Have the Organ Conversation, says ‘Pulse’ actor Claire Van der Boom

By: Linda Lou

An inspiring role as a transplant-recipient-turned-doctor has given actor Claire Van der Boom a passion to see more people sign up for organ donation.

In the ABC medical drama, Pulse, Claire plays lead character Frankie Bell, who is modeled from the true story of Mel Hill. Mel was a kidney transplant patient who, given a second chance at life, becomes a doctor.

Claire spoke about meeting the inspirational woman behind the story.

“She had been a transplant patient herself,” Claire said. ”[I] really felt everything was moved through her in a very personal, deep way. She was very clear about how awesome her career was, and the fact that she’s still alive. I really took the lead from her spirit. She was quite inspiring.”

Watch the Pulse trailer below.

For Claire the most rewarding part of her role has been highlighting the need for organ donation.

“You can just walk into a hospital and give a kidney and save a life and that is happening more and more,” Claire said. “I think I was proud that our show shone a light on that and gently kind of said; hey this is something we want to talk about, because you can actually save lives.”

The Pressures of the Hospital World

Claire Van der Boom in Pulse.

The Western Australian-born actress known for her roles in Sisters of War, The Pacific and Hawaii Five-O, said the role has given her a greater appreciation of the challenges that nurses and doctors face on a daily basis—including her own mother, a nurse.

“I called her a lot saying, ‘thank you, I can’t believe you’ve been going through this’,” Claire said. “It’s a really high-stress job. I have so much respect for [nurses], they are angels.”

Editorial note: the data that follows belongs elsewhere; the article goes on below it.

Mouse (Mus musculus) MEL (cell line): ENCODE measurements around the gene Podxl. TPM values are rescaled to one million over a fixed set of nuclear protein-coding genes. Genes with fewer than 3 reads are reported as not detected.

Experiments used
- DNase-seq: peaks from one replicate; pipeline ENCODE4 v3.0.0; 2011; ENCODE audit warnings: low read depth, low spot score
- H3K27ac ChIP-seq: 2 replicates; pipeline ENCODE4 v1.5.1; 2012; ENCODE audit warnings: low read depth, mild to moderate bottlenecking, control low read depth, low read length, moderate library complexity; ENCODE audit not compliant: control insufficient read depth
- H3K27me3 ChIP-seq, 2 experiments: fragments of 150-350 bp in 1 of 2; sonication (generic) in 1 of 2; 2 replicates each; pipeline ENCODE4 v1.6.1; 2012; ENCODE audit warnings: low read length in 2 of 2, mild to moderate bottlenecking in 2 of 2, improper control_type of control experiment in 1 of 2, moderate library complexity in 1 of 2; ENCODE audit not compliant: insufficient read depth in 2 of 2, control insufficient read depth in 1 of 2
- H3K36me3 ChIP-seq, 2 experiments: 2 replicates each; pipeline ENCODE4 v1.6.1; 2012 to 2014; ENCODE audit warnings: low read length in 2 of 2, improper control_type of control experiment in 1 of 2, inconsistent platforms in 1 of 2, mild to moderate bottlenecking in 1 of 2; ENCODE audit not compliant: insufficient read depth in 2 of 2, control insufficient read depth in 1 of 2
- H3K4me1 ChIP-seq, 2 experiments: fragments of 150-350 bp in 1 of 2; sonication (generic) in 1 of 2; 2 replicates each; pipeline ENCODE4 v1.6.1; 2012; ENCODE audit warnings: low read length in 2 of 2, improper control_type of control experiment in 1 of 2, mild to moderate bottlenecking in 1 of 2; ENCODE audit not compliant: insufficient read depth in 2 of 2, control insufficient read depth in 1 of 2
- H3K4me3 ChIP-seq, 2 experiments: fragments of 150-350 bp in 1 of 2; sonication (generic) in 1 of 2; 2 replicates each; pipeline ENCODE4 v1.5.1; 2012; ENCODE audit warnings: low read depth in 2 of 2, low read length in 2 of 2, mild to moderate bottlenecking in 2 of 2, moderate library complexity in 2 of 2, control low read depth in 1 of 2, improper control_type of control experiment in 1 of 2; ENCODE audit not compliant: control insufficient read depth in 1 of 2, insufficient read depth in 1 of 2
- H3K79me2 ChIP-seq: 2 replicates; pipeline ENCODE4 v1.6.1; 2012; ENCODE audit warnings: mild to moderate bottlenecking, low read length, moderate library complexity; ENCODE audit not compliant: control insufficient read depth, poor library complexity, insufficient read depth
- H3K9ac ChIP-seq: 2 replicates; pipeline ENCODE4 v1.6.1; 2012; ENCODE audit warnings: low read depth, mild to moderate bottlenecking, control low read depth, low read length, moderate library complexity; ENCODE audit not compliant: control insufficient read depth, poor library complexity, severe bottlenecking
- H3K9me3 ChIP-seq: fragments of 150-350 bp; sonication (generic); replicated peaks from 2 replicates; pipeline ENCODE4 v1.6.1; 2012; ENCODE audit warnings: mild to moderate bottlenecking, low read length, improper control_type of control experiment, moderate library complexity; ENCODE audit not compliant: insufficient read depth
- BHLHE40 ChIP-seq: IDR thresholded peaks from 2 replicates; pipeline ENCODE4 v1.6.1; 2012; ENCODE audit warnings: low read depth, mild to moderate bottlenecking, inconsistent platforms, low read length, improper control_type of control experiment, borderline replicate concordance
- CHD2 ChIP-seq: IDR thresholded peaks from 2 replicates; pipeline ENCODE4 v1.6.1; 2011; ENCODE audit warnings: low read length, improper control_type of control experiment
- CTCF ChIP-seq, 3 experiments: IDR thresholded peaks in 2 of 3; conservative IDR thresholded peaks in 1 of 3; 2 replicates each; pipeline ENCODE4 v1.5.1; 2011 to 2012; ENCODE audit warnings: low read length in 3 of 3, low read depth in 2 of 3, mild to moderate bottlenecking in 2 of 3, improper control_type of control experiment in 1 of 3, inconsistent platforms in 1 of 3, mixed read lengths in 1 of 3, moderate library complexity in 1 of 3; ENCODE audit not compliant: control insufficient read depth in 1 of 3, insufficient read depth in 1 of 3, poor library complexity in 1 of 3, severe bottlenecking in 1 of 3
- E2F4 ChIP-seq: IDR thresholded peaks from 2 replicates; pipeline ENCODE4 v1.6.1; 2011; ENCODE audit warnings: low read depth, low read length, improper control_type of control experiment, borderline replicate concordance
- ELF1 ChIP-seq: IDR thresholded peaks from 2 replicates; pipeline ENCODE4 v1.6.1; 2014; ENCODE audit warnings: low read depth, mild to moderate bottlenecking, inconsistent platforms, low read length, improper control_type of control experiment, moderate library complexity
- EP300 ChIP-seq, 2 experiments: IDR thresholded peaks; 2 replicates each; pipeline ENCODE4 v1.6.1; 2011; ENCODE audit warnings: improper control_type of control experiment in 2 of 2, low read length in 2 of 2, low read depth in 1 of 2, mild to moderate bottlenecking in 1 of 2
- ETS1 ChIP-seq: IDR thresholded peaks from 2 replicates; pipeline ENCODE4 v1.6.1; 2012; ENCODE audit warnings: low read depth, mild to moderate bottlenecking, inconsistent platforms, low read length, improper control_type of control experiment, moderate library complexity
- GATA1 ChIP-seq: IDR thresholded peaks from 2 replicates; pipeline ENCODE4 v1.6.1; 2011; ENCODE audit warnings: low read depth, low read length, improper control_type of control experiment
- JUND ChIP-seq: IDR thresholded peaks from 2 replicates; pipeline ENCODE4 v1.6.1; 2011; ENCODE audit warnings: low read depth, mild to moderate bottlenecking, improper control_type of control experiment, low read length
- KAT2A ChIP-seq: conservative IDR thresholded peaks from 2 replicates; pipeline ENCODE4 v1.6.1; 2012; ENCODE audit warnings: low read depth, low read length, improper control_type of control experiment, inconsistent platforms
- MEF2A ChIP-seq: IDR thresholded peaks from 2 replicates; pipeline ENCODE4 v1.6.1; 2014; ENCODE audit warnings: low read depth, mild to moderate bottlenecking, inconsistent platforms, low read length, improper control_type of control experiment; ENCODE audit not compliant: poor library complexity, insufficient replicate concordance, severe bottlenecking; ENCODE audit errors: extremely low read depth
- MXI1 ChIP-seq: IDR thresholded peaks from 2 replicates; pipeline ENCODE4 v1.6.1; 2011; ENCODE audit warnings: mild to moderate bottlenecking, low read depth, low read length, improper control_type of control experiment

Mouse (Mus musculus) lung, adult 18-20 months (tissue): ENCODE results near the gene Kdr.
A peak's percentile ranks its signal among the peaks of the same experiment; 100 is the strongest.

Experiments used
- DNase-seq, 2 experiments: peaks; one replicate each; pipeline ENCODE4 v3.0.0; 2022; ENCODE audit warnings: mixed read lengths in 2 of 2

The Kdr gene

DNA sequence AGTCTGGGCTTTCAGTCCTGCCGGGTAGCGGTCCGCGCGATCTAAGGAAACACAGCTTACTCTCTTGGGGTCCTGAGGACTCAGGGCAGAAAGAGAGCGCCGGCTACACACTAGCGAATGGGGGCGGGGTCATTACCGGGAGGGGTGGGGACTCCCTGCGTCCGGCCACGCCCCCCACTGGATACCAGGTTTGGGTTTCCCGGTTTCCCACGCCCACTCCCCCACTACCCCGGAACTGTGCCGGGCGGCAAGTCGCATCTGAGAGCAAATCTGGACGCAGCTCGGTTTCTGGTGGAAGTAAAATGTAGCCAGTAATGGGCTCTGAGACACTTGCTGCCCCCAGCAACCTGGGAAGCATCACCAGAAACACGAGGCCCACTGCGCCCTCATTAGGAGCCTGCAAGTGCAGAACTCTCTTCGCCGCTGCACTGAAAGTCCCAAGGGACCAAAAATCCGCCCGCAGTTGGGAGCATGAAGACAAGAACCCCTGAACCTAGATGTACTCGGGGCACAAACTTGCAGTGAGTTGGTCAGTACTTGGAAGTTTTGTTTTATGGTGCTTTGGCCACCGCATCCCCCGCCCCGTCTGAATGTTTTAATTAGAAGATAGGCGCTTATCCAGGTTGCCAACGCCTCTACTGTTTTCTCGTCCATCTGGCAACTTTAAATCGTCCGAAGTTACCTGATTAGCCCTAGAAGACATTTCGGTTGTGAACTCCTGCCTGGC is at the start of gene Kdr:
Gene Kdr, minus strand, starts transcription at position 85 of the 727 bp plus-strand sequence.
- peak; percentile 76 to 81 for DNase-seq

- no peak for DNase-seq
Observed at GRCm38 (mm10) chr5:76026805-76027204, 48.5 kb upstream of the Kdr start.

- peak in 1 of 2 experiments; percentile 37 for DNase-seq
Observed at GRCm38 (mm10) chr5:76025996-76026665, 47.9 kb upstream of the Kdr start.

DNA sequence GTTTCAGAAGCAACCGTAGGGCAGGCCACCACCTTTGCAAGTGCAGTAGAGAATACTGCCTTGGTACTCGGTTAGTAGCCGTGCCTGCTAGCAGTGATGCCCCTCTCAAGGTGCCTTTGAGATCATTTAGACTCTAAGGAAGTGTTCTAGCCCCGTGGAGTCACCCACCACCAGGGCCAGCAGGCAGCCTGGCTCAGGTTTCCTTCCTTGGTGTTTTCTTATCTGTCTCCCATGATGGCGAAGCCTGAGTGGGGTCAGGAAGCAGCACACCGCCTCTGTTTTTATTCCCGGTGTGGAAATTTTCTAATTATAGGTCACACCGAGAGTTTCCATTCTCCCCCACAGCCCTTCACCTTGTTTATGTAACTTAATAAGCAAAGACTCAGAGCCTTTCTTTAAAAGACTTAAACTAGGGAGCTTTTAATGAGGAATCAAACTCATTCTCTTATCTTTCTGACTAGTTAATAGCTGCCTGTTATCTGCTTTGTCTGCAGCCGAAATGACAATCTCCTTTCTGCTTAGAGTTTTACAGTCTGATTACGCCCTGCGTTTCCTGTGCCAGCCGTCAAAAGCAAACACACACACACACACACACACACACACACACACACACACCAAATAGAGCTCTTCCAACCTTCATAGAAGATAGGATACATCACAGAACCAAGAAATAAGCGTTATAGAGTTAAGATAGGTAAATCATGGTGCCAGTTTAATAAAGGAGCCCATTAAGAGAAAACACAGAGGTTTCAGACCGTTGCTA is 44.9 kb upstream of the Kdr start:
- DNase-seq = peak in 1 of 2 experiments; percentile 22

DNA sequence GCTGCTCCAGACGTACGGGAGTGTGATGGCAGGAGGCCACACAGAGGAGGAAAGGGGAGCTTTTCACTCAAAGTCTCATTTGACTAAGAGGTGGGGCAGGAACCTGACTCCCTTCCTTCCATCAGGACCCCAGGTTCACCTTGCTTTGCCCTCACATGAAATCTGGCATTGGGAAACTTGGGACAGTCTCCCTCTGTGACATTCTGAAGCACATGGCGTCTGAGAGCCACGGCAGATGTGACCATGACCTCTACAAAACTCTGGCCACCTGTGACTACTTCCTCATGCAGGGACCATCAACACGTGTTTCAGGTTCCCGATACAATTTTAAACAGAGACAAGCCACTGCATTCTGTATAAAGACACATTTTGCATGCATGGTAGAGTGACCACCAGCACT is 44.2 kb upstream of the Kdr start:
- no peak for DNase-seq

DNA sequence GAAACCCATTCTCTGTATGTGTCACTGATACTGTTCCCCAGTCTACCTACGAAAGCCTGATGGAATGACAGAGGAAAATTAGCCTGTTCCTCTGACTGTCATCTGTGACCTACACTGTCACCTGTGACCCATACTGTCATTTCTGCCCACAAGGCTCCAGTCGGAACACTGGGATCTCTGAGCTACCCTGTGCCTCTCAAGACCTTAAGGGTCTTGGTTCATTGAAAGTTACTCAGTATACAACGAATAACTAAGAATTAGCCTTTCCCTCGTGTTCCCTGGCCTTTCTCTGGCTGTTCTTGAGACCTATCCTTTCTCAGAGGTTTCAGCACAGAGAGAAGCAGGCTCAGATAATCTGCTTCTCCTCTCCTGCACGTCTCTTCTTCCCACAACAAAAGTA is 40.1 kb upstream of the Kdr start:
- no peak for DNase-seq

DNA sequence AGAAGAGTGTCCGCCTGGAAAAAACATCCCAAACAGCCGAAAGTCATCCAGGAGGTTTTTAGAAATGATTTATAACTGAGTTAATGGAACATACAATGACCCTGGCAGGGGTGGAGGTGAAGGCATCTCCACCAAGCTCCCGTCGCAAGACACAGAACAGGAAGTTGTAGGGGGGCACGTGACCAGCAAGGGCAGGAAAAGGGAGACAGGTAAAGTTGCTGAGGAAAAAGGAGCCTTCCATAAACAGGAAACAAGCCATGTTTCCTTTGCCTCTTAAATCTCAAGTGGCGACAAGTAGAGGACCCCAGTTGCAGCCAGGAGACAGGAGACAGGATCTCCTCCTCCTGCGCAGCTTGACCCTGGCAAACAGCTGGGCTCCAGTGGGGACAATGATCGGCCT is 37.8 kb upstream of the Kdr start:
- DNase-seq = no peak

In preparation for the show, Claire and her cast members watched the BBC program Hospital showing the ethical and financial pressures faced in the medical system.

“People are going through an operation but there are just not enough beds so they get turned away,” Claire said. “And it’s hard to believe that that’s happening—where there are not enough beds and that is a dead-set reality.”

The Much-Needed Donor Conversation

Claire encourages people to have conversations with their family and friends about organ donation.

“There needs to be more dialogue in Australia about that,” she said. “You can tick your licence and say ‘yes I’m an organ donor’ but the family can say no, [because] they’re in trauma and grieving. So it’s about having the conversation with your family, your next of kin about what you really want.”

Article supplied with thanks to Hope 103.2.

About the Author: Linda Lou is a digital writer for Hope 103.2.

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